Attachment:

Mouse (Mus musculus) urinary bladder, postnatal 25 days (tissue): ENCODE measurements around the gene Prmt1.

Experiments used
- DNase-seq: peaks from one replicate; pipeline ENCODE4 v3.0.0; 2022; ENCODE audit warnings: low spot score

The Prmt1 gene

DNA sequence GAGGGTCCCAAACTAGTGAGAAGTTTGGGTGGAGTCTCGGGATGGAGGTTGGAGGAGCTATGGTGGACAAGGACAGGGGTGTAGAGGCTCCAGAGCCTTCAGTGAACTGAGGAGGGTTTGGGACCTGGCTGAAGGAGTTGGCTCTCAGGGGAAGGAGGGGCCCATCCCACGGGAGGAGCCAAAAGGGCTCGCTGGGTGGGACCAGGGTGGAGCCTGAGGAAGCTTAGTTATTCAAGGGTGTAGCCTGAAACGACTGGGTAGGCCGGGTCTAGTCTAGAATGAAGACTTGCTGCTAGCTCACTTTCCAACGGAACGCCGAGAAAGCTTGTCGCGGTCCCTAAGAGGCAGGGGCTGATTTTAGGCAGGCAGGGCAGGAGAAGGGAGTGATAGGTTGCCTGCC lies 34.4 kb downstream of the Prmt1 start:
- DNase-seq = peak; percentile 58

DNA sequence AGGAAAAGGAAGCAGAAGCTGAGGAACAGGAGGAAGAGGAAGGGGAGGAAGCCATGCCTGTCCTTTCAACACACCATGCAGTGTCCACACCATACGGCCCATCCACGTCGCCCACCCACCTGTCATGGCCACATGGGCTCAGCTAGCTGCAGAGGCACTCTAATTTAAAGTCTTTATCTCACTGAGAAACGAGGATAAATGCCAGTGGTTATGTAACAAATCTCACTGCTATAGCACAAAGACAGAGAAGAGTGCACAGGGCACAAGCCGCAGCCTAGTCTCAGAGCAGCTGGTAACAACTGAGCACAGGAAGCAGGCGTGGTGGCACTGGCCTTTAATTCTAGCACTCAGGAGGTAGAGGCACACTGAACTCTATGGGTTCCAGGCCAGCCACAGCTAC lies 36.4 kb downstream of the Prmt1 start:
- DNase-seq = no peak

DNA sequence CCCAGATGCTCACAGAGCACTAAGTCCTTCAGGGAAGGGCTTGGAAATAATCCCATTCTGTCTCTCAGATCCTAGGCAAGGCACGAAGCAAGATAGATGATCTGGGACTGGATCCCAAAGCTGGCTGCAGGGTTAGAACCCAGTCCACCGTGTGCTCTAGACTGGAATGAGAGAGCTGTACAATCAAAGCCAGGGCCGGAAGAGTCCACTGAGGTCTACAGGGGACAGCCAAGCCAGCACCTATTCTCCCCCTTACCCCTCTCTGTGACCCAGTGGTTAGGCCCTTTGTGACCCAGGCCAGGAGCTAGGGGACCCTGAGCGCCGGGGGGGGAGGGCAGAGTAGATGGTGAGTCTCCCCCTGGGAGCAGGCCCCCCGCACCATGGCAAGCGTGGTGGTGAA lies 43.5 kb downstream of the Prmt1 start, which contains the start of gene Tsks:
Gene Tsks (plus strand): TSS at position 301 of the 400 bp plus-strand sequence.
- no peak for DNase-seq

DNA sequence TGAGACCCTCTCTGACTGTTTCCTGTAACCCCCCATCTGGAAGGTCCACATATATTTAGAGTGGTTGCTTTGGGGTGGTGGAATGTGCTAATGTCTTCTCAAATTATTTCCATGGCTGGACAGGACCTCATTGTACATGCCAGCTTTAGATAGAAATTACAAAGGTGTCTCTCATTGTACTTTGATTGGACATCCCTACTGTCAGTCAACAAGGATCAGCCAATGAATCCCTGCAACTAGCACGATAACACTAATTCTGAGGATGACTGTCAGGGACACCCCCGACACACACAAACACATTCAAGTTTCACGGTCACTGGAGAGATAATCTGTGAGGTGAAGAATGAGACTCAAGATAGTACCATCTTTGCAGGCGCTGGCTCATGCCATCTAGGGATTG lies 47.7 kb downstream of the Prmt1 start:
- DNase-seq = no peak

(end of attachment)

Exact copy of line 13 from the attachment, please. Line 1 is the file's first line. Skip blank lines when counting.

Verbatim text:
- DNase-seq = no peak